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L: Damon Albarn | Photo: Linda Brown Lee / R: Gorillaz | Artwork: JC Hewlett
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Second Acts: Five Musical Metamorphoses

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Going solo is common. Artists who achieve success within a band often break out on their own, typically in the same style that gained them notoriety in the first place. True reinvention, though, is rare. Every once in awhile, a successful artist goes into a cocoon and emerges as something new. Catalysts for the change can range from mere boredom to unspeakable tragedy, and the results are often surprising and delightful. Here are some notable examples from the past few decades, including one artist who visits Kansas City this week.

Damon Albarn: Throughout the 1990s, Damon Albarn served as the frontman for Blur, one of the two biggest bands of the decade in their native Great Britain. Taking cues from the likes of the Kinks, Blur stood at the forefront of the Britpop movement and detailed life in and around London in clever miniatures that drew on 1960s pop, modern rock, older British styles, and occasional electronic beats. Though they enjoyed only cult success in the United States in that time (“Song 2” is by far their most famous track on this side of the Atlantic), their status has grown in the years since thanks to the durability of songs that sound fresh 20-plus years later (this compilation is a fine introduction to the band).

Though the band never officially split, they’ve worked together only intermittently since the 1999 album “13.” Albarn responded by forming Gorillaz, the highly conceptual collective that combines hip hop, rock, pop and electronica along with a visual presentation that reimagines the members as cartoon characters. The result is a band that has dwarfed Blur’s popularity in America ever since its self-titled debut album in 2001. Gorillaz — who play Kansas City’s Sprint Center on Friday, Sept. 22 – have seen Albarn achieve something rare in music, allowing him to be adventurous and ultra-current even as he plunges deep into middle age.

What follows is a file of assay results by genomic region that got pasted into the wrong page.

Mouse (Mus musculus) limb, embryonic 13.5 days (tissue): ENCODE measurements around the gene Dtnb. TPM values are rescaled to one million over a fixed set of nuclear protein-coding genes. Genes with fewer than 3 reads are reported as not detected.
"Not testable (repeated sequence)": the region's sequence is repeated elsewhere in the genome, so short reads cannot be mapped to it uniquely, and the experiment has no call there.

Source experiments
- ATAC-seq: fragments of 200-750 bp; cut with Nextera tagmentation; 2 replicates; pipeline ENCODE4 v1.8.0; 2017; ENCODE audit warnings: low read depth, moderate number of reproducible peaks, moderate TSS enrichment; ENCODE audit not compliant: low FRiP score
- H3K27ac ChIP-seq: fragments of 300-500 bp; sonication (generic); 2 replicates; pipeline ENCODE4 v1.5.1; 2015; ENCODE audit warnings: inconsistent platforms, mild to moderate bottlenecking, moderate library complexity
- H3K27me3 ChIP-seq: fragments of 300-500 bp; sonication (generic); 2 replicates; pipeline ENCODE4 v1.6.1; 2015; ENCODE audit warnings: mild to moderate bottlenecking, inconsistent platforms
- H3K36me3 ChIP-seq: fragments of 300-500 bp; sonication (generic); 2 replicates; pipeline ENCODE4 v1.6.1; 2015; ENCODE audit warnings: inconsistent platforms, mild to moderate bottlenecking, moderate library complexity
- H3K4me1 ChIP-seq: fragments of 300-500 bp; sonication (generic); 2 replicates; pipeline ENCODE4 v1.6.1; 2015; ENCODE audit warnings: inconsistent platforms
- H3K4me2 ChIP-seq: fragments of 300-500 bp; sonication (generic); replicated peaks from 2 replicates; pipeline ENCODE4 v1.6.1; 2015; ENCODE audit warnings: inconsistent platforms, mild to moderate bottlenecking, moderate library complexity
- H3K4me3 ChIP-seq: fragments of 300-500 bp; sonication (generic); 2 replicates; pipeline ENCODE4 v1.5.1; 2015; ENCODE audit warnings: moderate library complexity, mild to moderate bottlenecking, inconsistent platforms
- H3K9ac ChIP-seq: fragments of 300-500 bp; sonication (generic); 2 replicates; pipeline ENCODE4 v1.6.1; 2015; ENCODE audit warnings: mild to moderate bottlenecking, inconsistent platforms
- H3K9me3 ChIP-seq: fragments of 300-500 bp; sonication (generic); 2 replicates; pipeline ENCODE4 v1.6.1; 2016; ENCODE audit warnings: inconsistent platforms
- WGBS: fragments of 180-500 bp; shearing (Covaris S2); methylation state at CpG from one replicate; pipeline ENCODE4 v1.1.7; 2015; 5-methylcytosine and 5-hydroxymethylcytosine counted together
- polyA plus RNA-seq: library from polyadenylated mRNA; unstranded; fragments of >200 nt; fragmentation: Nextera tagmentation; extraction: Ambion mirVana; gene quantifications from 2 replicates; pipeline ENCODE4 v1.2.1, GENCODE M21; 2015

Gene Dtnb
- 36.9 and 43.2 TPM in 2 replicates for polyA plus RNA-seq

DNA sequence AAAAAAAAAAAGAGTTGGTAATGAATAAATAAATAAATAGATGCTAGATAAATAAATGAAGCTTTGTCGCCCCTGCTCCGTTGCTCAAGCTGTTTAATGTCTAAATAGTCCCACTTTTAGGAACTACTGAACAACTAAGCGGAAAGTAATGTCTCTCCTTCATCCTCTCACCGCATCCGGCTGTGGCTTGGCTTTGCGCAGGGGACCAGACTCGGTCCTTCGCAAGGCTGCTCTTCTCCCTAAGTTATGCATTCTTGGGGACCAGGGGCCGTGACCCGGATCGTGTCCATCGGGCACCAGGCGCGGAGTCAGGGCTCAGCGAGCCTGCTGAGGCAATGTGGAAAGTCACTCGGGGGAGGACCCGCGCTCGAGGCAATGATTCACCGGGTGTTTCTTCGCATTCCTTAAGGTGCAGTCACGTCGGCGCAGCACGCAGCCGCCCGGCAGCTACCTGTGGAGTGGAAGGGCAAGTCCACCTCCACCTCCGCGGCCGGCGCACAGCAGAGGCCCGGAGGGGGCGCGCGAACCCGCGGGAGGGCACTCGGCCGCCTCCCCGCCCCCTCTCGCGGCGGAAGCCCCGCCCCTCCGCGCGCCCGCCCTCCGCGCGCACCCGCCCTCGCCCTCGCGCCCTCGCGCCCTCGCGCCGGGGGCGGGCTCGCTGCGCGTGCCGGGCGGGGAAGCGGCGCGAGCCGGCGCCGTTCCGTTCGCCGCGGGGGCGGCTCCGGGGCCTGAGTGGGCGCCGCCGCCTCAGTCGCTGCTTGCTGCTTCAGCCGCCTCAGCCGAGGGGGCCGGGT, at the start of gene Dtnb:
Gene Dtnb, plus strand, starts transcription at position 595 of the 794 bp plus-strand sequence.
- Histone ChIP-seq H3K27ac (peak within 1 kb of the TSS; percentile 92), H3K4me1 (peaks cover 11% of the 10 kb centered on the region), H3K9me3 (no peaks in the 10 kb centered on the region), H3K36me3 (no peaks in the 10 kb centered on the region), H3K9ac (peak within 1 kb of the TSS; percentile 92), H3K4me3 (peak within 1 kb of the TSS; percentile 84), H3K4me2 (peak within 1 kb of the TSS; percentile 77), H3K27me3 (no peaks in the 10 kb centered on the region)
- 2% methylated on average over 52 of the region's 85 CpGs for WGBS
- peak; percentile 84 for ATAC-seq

Dave Grohl: The biggest and perhaps most surprising of all the second-act success stories, there was no possible way to foresee that the Dave Grohl the world met in 1991 would be the one the world knows in 2017. He burst into our consciousness as the head-banging, heavy-handed drummer who helped to ignite Kurt Cobain’s songs as a member of Nirvana, the most important, most game-changing American band of their generation.

At the time of Cobain’s suicide in 1994, Dave Grohl was just 25 years old, far too young to fade away. Still, it was unfathomable that the man who kept time behind a sullen, tortured genius would soon re-emerge as the gonzo, hyper-extroverted leader of the biggest American rock band of the next two decades. But as singer/guitarist/songwriter for Foo Fighters, Grohl has been all of that and more, the unofficial world ambassador of rock and roll, a one-man rolling musical party, and the jovial thrasher who could not be stopped by a broken leg. The Foos’ latest album “Concrete and Gold,” just released on Sept. 15, finds Grohl careening headlong toward 50 with the same vigor he had when he was half his current age.

 

New Order: The end of Nirvana mirrored the story of Joy Division, the massively influential post-punk band that released just two albums, 1979’s “Unknown Pleasures” and 1980’s “Closer,” both indisputable classics. The band’s spare and doomy sound provided the perfect accompaniment for singer Ian Curtis’s tales of isolation and desolation, and poised Joy Division to be the leading lights of alternative music for years to come.